|Publication number||US6421720 B2|
|Application number||US 09/181,947|
|Publication date||Jul 16, 2002|
|Filing date||Oct 28, 1998|
|Priority date||Oct 28, 1998|
|Also published as||US6886040, US20010023454|
|Publication number||09181947, 181947, US 6421720 B2, US 6421720B2, US-B2-6421720, US6421720 B2, US6421720B2|
|Inventors||Cary W. FitzGerald|
|Original Assignee||Cisco Technology, Inc.|
|Export Citation||BiBTeX, EndNote, RefMan|
|Patent Citations (14), Non-Patent Citations (2), Referenced by (63), Classifications (20), Legal Events (5)|
|External Links: USPTO, USPTO Assignment, Espacenet|
This invention relates generally to packet networks and more particularly to a system for adapting packet payload size to the amount of network congestion.
A data stream is transmitted over a packet network by first formatting the data stream into multiple discrete packets. For example, in Voice Over Internet Protocol (VoIP) applications, a digitized audio stream is quantized into packets that are placed onto a packet network and routed to a packet telephony receiver. The receiver converts the packets back into a continuous digital audio stream that resembles the input audio stream. A codec (a compression/ decompression algorithm) is used to reduce the communication bandwidth required for transmitting the audio packets over the network.
A large amount of network bandwidth is required for overhead when a data steam is converted and transmitted as packets. For example, in Realtime Transport Protocol (RTP)-encapsulated VoIP, a very common codec technique packetizes two 10 millisecond (ms) frames of speech into one audio packet. For a 8 kilobit per second (Kbit/s) coder, the 20 milliseconds of speech uses 20 bytes of the audio packet. There are an additional 40 bytes of the audio packet used for overhead, 20 bytes for an IP header, 8 bytes for an UDP header, and 12 bytes for a RTP header. The overhead to payload ratio is then 2 to 1, with two bytes of packet header for every one byte of audio packet payload.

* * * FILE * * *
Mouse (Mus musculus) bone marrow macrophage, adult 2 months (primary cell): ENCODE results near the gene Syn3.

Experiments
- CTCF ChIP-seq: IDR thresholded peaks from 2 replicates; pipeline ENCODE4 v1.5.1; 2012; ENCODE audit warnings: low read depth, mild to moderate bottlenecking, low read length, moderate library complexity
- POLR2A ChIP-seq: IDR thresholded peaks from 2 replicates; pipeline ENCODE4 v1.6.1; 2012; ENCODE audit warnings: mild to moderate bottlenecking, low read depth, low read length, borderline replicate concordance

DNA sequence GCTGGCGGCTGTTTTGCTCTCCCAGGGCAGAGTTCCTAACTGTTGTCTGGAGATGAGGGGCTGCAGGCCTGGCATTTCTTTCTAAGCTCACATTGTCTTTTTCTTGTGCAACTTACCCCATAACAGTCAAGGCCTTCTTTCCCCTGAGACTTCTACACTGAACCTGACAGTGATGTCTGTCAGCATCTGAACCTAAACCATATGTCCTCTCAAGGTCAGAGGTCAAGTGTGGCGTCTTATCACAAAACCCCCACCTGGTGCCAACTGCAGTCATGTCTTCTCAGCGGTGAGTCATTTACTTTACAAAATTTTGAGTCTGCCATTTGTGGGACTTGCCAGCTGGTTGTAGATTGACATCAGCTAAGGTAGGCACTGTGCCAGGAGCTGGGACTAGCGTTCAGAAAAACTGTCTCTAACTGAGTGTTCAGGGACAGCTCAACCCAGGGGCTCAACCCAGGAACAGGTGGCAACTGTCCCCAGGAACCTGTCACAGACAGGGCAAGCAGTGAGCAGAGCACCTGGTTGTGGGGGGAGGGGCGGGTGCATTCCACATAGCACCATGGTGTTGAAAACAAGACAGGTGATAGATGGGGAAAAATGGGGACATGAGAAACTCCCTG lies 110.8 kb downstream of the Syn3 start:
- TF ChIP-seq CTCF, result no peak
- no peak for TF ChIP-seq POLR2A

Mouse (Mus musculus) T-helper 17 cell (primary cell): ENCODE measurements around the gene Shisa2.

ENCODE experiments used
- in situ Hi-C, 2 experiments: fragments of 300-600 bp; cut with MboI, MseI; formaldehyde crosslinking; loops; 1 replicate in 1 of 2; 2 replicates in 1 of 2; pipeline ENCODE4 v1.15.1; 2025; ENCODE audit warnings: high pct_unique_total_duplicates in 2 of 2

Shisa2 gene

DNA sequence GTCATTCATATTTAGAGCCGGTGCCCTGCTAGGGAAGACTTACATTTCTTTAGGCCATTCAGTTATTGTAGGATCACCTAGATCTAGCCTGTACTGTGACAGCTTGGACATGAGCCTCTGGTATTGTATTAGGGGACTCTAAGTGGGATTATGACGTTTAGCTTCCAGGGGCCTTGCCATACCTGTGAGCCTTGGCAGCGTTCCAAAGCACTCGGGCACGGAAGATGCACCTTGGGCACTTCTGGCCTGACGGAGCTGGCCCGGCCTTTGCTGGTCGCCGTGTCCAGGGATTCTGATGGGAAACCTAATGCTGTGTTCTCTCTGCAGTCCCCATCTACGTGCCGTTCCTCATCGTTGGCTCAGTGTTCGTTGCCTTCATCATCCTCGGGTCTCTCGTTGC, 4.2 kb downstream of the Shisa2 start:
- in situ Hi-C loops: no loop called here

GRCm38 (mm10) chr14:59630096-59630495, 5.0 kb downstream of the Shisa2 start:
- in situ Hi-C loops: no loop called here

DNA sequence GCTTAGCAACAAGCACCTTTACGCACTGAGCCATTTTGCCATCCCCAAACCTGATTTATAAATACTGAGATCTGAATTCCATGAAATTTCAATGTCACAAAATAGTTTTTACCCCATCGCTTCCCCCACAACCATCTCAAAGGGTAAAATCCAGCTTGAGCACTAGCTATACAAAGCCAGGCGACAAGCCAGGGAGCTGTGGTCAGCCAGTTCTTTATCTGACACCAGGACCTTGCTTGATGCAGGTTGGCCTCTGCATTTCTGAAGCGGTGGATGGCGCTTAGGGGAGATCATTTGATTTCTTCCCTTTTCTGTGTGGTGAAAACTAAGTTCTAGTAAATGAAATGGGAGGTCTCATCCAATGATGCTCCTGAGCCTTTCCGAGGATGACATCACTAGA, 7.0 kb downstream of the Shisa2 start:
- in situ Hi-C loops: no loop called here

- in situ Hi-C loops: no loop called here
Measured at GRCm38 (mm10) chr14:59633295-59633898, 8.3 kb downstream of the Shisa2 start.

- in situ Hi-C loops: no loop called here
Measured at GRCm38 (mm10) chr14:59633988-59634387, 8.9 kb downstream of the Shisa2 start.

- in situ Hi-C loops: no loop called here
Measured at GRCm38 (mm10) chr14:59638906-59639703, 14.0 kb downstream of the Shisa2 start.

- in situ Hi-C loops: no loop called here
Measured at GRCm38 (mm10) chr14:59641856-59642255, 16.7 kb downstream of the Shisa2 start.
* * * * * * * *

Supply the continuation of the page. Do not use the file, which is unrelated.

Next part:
When the packet network is congested, it is important to use network bandwidth efficiently. When there is too much congestion, a network processing node may drop some of the transmitted packets. Depending upon the speech encoding algorithm used in the audio encoder, the sound quality of the audio signal degenerates rapidly as more packets are discarded. The large overhead required for transmitting a data stream over the packet network substantially increases this network congestion causing more packets to be delayed or even dropped, in turn, reducing the quality of data transmitted over the packet network.
Accordingly, a need remains for a system that uses network bandwidth more effectively to improve transmission quality of data streams in a packet network.
The size of packet payloads are dynamically adapted to the amount of congestion in a packet network. More data is put in packet payloads when more congestion exists in the packet network. When network congestion is high, less network bandwidth is available for transmitting packets. Accordingly, the packets are transmitted with larger payloads. When there is little or no network congestion smaller packet payloads are transmitted. The additional overhead created in transmitting smaller packets is acceptable when there is little or no network congestion because the network has excess bandwidth. When the network is congested, this excess bandwidth no longer exists. Thus, more payload is loaded into each packet to reduce the overhead to payload ratio and, in turn, reduce bandwidth consumption. Thus, the packet payloads are dynamically adjusted to use network resources more effectively. Some users may be willing to trade off the delay inherent in packing more frames into a packet for increased efficiency.
Data is transmitted over the packet network by first encoding a data stream into encoded data. The encoded data is converted by a packetizer into packets having a packet header and a packet payload. The packetizer transmits the packets over the packet network to a receiving endpoint while monitoring congestion in the packet network.